The Nithiin-starrer revolves around terrorism, chess and mind games
Check it out before you brave the new challenges and make it to the theatres. Check the genre and the whispers about the film. You surely need more than the ordinary reason to buy yourself a ticket in the ‘new-normal’. I guess the filmmaker has a healthy repute in Telugu industry. How does one ‘sanitise’ oneself from the Telugu cinema produce?
The OTT platforms have offered an amazing a-la carte and sooner than later even the addict will fight the addiction. The addiction of stars doing impossible bashing up the baddies. Please, pleads a script of a victim falsely accused of terrorism and with the natural gift to playing mind games. So, the victim is out to get the better of the biggest contemporary crime (terrorism) with the most tried instrument (the sharp human mind). The dye is cast. Unfortunately, the plot is lost. Lost beyond redemption.
Like the promos (for the tobacco prohibition) where the victim laments about having everything going her way till the addiction got the better of her, the script falls in the template potholes of our manufacturing units. As one induced to playing chess in jail by colleague Sathyanarayana (Sai Chand), our hero Aditya (Nithiin) is now en route to fame and the hope that he would find the real map to his being falsely implicated in the terror attack which found 40- odd victims. He nails it with a flashback pointing to one song appearing Yatra (Priya Prakash Varrier).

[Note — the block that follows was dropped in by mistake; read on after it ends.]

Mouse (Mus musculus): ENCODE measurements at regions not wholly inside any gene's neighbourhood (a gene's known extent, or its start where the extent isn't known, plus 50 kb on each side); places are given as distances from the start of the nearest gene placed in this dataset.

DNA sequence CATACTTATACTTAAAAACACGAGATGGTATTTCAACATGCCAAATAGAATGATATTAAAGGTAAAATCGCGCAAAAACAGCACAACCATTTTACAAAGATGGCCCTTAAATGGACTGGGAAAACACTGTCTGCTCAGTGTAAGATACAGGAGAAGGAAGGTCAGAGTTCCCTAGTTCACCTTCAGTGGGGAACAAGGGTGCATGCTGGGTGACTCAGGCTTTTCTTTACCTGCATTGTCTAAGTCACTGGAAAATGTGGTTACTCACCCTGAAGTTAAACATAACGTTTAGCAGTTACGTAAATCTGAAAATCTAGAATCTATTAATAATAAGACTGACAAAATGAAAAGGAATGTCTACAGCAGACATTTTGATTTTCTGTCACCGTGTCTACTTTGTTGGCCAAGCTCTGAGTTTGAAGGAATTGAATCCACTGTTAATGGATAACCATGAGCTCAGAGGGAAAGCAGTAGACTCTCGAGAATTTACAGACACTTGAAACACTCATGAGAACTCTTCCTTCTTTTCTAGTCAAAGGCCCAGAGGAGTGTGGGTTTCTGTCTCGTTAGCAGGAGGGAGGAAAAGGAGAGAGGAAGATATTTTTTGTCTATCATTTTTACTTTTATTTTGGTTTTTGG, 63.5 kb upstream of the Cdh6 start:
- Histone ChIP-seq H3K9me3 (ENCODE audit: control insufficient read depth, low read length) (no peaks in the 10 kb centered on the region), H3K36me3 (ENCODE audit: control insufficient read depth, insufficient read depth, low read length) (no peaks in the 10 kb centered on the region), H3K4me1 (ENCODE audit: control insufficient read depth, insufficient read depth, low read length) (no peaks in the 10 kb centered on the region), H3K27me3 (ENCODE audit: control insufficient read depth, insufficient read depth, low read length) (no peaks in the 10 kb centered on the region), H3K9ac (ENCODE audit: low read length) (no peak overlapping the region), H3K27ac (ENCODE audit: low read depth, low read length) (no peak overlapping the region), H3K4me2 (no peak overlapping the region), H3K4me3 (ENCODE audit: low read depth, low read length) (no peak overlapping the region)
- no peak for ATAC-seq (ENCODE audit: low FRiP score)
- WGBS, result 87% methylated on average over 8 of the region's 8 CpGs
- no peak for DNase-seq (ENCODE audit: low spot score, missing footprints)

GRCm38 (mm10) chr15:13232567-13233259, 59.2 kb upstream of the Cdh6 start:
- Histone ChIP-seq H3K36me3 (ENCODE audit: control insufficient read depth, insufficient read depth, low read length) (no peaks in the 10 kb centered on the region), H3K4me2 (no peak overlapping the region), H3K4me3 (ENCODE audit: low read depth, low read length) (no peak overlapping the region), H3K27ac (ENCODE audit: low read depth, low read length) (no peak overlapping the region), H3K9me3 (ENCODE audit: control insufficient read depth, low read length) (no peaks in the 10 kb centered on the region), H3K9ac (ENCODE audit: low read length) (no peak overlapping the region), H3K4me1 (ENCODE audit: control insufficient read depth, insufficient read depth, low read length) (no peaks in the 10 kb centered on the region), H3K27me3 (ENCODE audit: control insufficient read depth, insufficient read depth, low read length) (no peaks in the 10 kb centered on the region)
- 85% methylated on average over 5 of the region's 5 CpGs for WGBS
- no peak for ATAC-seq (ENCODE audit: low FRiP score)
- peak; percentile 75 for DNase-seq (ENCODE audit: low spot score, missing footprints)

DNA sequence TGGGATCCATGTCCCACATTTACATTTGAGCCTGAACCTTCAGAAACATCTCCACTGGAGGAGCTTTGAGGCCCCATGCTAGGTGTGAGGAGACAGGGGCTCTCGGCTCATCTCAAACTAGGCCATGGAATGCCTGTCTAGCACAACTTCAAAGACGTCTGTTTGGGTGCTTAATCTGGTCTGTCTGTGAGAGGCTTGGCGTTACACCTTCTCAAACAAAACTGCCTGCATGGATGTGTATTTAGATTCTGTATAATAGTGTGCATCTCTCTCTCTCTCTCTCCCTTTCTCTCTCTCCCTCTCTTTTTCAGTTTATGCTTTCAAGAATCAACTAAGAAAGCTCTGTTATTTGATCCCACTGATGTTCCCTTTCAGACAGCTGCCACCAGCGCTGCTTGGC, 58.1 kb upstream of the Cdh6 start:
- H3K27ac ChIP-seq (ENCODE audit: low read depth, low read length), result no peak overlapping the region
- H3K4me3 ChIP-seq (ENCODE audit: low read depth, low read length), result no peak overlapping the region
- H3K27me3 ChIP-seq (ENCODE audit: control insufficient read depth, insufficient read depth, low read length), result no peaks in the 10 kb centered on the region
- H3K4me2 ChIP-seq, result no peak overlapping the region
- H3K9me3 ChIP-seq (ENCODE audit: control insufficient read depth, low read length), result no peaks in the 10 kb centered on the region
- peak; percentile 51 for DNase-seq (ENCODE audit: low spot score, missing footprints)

Lady lawyer Manasa (Rakul Preet Singh) makes the most half-hearted attempt to save her client. While her dad (Posani) encourages her to take on the brief to ensure fame and she is dead pan, the guy has a doomed future akin to that of the viewer. Stereotypes like a bad prisoner (Rohit Pathak), good cop Karunakar (Murli Sharma), comedian, bad cop (Sampath Raj) — all join in to make a hash of the party.
The climax is insipid. It is also very unconvincing. Inspired by western interpretation like Shawshank Redemption, the film loiters into the irrelevant and is a huge disappointment for the Nithiin fan. Nithiin has zealously made for himself a niche which comes down crumbling. Marketed as a new twist to his career, this is a move he would do well to retrieve with speed.
Even in the carcass of a tale, he leaves a few endearing moments. Your heart goes out to him. Everyone else in the cast find a perfect alibi in a logic-defying dead pan script. The first person who seems to have taken the quit route is the editor and resultantly you have over 140 minutes.
When a top-notch actor like Sampath goes over the top you know that you need to check your steps.